The decision to buy a dealership wasn’t taken lightly by the Kings. They spent months going back and forth with New Holland over the details, but they felt the customer base in northwest Florida was still there, and some longtime employees would be staying on, making the transition easier.Outside showroom

Another positive was that the Kings had no history in the world of ag equipment retail except their experiences as customers, which would become one of their greatest assets.

Once the purchase was made, the Kings say they had to reverse a series of critical marketing and management errors made by previous owners, including:

• A store location far removed from vehicle, foot traffic and existing customers
• Highly effective employees placed in unfamiliar jobs
• An overly selective, unmotivated service department
• Too little inventory on the lot
• No hours on Saturdays
• Little money spent on marketing
• No website

Todd and Summer then embarked on a 5-year plan to bring the dealership back.

New Name, New Building, New Location. Perhaps the biggest mistake, the Kings say, came in 1999 with the relocation of PT&E 12 miles north from their high-traffic post in Pensacola.

The move was made to serve more agricultural customers, but the location was north of a major traffic artery, State Highway 112, that brings Alabama residents south into the Pensacola area for shopping and other activities. Foot and vehicular traffic to the dealership was negatively affected.

“You’ve got to know where your niche is,” Todd says. “To go up there and fight John Deere over a little bit of ag business, you’d go broke trying to do it. I think they thought they’d move up there and all the customers would follow them. But they found out 15-20 miles makes a difference to people.”

Kingline Service Manager

Eddie Hillman, Kingline’s service manager, says the dealership’s new location along Highway 29, a busy thoroughfare north of Pensacola, Fla., has boosted sales across the business, including the service department. “If people don’t know who you are, they will go somewhere else.”

The Kings decided to build a new, 10,000-square-foot dealership on Highway 29 in Cantonment, Fla. — just north of Pensacola — that they would own and control, and it would be closer to the customers Kingline Equipment planned to regain.

“What made the decision easy is that we knew it had to be done,” Todd says. “We could wait 10 years for the customer base to expand out there, but we’d never survive. That puts you against the wall and makes you do something.”

Todd and Summer visited several dealerships and spent countless hours talking about designs before coming up with the layout. They wanted the service manager to be accessible to customers, rather than having them walk through the shop. In the new building, the service manager and entrance to the shop is just inside the front doors.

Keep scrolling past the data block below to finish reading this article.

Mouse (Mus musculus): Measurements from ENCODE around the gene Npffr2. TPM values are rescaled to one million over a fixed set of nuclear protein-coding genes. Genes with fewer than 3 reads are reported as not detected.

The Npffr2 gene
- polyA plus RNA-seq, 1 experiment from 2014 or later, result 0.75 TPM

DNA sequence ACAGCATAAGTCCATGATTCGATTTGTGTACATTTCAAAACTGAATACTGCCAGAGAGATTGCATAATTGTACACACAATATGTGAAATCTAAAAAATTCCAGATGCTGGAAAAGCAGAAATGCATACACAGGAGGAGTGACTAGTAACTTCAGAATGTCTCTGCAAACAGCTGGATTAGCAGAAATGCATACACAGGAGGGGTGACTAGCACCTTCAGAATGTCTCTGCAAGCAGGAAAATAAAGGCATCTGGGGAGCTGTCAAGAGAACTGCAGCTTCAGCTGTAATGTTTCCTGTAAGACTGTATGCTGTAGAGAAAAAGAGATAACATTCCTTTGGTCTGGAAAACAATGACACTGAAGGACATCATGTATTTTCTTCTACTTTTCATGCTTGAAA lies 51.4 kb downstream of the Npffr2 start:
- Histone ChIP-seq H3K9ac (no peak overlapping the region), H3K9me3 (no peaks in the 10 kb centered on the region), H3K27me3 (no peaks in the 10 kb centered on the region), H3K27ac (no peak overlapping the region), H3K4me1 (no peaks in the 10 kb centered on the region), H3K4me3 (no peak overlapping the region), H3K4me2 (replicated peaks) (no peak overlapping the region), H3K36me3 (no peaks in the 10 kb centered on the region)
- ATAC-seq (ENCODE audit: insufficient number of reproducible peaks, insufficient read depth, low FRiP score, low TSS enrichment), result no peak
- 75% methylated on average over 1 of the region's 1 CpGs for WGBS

The new dealership’s footprint is 4 acres smaller, but more effective because salesmen and customers don’t have to walk as far in the oppressive Florida heat to look at equipment.

The new dealership is seeing the long-term benefit of foot traffic returning, creating a potential for sales that barely existed at the previous location.

“Out front the other day, a father-son pair came in here,” Todd says. “They were in a hurry, but they looked at 6-7 tractors and the price tags. They might have just been meeting somebody for dinner, but now they have something to go on. It was on their way to go somewhere, and that’s big for us.”

Todd and Summer King
After buying the former Pensacola Tractor & Equipment in 2005, Todd (l) and Summer King embarked on a 5-year improvement plan that included a new location, higher inventory levels and more aggressive marketing. “We just came in here and made changes and did our own thing,” Todd King says. “Some of it works, some of it doesn’t, and if it doesn’t we move in a different direction.”
The Kings say the name change to Kingline Equipment was meant to afford the dealership new opportunities in selling tractors, outdoor power equipment and construction equipment without losing current customers.

They describe Kingline Equipment as a “redeveloping dealer” and the new name speaks to a new start for employees, and a break from defeatist attitudes. “One saying we have around here is, ‘This isn’t Pensacola Tractor & Equipment any more.’ ” Summer says.

Adds Todd, “One salesman was dead set that you can’t compete with Kubota. We kept saying, ‘Yes, you can. If you couldn’t compete with them, New Holland wouldn’t have a compact tractor line.’ We’ve increased market share.

“Price is very important, but a lot of times it comes down to a customer’s experience. I can chop prices just like the next guy, but some people will pay a little more if they feel comfortable with somebody.”